The title is not mine but comes from a series of articles I recently discovered. While reading through the “Letters to Stagnant Christians,” I found them both convicting and insightful. The author, David De Bruyn, is a Reformed Baptist pastor in South Africa. Though the context in which he ministers might seem a world away, his “letters” prove that the same spiritual struggles stymie Christian growth and maturity across ethnic, national, and cultural boundaries. I will be posting a new “letter” a few times each week until we catch up in the series.

Here is a sample of the third, followed by a link to the original article:

Dear Susan,

I really am pleased with the growing interest among believers in our church to break out of their spiritual ruts. I am glad if I can help any Christian climb out of a ditch of stagnation.

The great difficulty with stagnation is that the things that are holding us back have usually become invisible to us, either because we see them as normal and natural, or because the force of habit has rendered them so familiar as to be barely noticeable. Your situation is one of these, which means you must allow me to back up a little, and give you some context.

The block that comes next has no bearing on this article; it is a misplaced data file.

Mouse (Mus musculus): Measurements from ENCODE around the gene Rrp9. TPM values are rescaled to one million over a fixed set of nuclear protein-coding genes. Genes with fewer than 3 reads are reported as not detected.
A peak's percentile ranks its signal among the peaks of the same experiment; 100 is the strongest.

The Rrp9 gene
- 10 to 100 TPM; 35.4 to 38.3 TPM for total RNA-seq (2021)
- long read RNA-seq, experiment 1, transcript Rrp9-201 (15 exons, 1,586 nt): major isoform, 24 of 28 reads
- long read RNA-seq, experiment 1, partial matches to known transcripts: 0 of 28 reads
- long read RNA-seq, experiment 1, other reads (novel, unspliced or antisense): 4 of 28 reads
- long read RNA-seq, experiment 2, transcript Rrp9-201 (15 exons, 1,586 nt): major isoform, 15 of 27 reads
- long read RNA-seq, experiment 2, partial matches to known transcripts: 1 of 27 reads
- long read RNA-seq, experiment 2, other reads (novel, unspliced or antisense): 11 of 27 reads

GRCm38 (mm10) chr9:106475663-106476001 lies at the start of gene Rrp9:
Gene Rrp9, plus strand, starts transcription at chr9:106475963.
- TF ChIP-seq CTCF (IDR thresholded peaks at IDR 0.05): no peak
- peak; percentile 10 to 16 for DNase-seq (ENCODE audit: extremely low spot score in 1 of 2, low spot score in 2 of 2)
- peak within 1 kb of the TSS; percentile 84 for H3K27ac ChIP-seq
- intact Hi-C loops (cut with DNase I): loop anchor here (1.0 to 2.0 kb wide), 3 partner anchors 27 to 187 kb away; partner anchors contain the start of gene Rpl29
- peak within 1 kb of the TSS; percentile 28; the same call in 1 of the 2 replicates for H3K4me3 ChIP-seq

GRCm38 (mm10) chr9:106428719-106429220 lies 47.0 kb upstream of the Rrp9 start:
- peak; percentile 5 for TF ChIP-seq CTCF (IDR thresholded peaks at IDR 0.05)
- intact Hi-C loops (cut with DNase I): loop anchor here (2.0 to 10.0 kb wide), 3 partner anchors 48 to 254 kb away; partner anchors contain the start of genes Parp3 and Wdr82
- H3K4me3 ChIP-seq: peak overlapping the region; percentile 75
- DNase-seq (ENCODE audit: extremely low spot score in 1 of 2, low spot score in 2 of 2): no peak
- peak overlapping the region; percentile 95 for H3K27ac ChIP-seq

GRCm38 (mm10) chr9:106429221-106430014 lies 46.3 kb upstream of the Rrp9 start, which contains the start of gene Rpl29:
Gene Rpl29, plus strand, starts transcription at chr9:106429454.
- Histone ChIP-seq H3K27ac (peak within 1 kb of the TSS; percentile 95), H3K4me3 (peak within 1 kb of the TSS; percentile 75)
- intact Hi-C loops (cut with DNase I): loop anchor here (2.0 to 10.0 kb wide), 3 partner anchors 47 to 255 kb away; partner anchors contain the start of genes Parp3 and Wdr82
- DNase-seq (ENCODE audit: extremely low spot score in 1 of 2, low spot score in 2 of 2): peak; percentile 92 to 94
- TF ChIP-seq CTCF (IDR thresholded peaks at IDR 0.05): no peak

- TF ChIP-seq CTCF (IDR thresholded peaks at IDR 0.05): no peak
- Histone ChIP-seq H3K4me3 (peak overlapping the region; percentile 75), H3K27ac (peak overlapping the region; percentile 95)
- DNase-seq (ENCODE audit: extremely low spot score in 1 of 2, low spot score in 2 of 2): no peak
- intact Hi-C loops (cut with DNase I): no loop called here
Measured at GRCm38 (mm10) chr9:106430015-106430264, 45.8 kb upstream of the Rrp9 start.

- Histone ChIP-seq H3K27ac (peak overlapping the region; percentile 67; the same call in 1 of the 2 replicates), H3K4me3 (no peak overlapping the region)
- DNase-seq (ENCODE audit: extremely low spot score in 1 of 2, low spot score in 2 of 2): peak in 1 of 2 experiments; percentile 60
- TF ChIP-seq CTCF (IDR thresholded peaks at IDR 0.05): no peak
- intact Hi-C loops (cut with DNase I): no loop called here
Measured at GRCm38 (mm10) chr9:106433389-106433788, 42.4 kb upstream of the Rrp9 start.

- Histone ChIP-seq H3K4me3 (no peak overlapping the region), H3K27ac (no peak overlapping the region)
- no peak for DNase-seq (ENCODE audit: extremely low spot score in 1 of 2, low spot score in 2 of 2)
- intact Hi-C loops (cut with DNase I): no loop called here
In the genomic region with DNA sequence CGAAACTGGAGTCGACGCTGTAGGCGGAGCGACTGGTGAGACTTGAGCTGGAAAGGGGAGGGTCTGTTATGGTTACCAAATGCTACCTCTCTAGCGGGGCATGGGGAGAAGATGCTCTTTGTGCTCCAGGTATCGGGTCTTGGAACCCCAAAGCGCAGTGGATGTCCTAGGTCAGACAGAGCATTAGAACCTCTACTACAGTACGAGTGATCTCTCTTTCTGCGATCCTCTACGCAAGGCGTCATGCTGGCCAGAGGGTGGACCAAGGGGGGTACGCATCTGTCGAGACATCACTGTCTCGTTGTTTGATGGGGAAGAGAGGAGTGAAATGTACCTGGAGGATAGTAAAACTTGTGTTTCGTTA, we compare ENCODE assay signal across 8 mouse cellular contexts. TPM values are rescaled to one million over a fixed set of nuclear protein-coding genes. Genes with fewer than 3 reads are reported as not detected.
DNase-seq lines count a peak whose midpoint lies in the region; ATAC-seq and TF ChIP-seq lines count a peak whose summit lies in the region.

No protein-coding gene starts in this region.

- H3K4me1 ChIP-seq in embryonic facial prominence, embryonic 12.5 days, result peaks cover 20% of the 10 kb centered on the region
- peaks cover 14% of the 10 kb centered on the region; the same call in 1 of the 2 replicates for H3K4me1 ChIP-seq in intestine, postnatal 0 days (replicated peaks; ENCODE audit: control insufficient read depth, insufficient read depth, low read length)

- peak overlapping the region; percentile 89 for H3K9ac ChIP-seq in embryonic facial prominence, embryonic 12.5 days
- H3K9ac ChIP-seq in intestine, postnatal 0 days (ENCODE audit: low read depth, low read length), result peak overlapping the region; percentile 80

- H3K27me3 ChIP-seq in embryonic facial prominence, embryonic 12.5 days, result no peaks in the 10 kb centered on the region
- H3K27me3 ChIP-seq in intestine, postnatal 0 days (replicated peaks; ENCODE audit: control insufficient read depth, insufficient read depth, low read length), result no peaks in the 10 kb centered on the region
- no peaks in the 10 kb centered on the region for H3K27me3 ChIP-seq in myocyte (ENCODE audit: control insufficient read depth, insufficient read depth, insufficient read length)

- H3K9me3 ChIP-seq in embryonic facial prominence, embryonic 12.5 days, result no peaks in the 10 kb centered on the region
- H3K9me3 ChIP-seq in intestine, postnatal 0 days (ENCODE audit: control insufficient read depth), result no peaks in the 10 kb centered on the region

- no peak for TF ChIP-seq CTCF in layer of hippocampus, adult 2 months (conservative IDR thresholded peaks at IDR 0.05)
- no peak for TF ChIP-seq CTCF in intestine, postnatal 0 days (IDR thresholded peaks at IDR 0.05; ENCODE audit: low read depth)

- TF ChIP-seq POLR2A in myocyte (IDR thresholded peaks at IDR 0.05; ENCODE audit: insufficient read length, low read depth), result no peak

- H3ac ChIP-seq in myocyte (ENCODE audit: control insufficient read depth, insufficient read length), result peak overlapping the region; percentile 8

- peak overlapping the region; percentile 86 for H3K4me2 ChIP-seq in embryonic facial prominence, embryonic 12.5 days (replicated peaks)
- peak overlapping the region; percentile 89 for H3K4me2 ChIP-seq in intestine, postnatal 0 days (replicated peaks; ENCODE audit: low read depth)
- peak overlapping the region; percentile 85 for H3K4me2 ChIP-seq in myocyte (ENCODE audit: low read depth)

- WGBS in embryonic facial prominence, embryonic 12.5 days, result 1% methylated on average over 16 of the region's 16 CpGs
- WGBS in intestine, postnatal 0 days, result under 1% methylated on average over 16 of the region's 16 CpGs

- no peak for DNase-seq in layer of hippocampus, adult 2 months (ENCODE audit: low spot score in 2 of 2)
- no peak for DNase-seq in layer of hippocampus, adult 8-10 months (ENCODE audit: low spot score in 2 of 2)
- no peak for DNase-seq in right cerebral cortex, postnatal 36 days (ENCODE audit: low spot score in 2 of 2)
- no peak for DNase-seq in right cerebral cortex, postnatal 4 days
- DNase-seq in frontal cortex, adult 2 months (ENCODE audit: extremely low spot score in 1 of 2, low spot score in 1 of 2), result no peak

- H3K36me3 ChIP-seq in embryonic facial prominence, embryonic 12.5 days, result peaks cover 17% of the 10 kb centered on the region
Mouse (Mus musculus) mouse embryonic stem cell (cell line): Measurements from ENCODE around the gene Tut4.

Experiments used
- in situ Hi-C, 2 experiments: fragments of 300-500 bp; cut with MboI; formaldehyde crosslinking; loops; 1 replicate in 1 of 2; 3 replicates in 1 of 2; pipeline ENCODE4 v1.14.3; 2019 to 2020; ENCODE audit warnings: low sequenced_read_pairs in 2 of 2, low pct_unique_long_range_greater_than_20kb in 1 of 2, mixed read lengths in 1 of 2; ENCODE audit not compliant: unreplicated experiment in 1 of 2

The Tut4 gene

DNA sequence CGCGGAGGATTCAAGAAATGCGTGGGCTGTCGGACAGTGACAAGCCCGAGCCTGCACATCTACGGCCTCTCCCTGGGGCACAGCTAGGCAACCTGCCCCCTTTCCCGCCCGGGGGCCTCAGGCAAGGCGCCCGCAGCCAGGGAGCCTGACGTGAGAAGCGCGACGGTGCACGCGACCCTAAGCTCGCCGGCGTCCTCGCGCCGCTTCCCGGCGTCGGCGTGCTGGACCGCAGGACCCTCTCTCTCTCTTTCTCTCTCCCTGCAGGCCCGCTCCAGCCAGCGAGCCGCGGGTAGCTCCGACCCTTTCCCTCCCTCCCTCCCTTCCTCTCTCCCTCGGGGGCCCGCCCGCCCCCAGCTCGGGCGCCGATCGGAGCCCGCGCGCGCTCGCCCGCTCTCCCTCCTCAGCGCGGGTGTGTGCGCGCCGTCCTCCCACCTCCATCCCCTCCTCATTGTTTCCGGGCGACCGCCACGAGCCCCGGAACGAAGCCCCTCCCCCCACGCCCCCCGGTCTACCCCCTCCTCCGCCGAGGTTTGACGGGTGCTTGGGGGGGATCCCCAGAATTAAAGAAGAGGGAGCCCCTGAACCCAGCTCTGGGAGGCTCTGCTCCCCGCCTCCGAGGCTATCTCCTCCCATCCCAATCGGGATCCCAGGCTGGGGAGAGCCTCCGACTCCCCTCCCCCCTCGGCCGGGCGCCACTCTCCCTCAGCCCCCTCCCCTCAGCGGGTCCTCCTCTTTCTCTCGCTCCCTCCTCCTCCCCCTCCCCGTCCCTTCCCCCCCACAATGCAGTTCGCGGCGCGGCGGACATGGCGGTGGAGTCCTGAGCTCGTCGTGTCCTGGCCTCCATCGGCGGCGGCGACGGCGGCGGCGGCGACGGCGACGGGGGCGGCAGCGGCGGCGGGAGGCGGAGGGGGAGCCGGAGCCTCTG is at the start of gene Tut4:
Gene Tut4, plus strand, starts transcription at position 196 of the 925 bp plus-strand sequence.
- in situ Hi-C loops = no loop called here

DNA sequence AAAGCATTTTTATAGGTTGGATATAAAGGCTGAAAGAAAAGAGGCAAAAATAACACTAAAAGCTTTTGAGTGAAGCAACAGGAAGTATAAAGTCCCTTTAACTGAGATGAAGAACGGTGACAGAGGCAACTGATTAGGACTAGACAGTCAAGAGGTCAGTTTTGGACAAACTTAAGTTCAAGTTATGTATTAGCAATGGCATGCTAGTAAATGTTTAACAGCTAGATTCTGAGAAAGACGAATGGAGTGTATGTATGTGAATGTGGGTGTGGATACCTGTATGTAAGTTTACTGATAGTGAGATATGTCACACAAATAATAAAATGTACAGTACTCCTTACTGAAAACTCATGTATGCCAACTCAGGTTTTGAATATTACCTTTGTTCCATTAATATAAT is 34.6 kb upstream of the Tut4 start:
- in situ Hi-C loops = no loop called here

You have always been a conscientious person. I remember when you were in school, and then later in varsity, you were fastidious about studying, being present for every meeting, practice, or event. You appeared to have a horror of putting a foot wrong, and worked hard to always do what was required. This approach to life has mostly brought you the commendation of your parents, teachers and superiors. Being conscientious has seemed to you to be almost synonymous with obedience to God and holiness.

“Letters to Stagnant Christians #3: Conscientious Defensiveness”

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